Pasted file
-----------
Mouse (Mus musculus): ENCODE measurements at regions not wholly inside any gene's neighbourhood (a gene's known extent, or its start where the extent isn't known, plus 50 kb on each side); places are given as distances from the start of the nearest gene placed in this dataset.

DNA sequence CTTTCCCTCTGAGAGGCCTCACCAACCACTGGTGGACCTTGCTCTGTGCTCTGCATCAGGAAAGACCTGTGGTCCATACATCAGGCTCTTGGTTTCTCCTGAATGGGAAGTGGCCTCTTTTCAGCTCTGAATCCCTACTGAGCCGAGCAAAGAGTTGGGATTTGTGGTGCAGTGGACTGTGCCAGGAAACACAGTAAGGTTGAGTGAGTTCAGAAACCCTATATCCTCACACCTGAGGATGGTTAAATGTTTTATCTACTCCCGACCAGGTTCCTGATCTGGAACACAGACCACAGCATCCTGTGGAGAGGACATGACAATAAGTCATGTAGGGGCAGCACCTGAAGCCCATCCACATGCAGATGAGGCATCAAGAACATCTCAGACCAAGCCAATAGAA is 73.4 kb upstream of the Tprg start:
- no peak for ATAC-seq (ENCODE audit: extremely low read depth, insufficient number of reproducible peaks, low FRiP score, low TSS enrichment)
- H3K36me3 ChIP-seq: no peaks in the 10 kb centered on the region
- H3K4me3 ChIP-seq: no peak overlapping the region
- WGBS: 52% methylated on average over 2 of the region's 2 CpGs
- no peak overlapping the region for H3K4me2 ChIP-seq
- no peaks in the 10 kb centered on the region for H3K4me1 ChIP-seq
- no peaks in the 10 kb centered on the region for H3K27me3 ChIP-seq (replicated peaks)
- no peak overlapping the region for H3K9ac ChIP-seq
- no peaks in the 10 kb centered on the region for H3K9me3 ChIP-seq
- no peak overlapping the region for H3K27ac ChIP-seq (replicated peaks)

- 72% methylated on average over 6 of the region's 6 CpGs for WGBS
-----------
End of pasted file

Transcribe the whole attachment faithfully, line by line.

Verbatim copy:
Mouse (Mus musculus): ENCODE measurements at regions not wholly inside any gene's neighbourhood (a gene's known extent, or its start where the extent isn't known, plus 50 kb on each side); places are given as distances from the start of the nearest gene placed in this dataset.

DNA sequence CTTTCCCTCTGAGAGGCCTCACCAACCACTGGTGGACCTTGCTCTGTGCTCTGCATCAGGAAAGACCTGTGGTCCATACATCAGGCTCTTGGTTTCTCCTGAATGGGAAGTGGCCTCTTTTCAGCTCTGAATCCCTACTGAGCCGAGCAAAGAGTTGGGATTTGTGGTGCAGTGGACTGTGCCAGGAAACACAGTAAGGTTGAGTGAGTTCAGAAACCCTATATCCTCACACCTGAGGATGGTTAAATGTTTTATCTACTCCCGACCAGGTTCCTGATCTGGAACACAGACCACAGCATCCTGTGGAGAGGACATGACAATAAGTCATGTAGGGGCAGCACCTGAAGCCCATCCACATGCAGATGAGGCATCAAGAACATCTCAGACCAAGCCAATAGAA is 73.4 kb upstream of the Tprg start:
- no peak for ATAC-seq (ENCODE audit: extremely low read depth, insufficient number of reproducible peaks, low FRiP score, low TSS enrichment)
- H3K36me3 ChIP-seq: no peaks in the 10 kb centered on the region
- H3K4me3 ChIP-seq: no peak overlapping the region
- WGBS: 52% methylated on average over 2 of the region's 2 CpGs
- no peak overlapping the region for H3K4me2 ChIP-seq
- no peaks in the 10 kb centered on the region for H3K4me1 ChIP-seq
- no peaks in the 10 kb centered on the region for H3K27me3 ChIP-seq (replicated peaks)
- no peak overlapping the region for H3K9ac ChIP-seq
- no peaks in the 10 kb centered on the region for H3K9me3 ChIP-seq
- no peak overlapping the region for H3K27ac ChIP-seq (replicated peaks)

- 72% methylated on average over 6 of the region's 6 CpGs for WGBS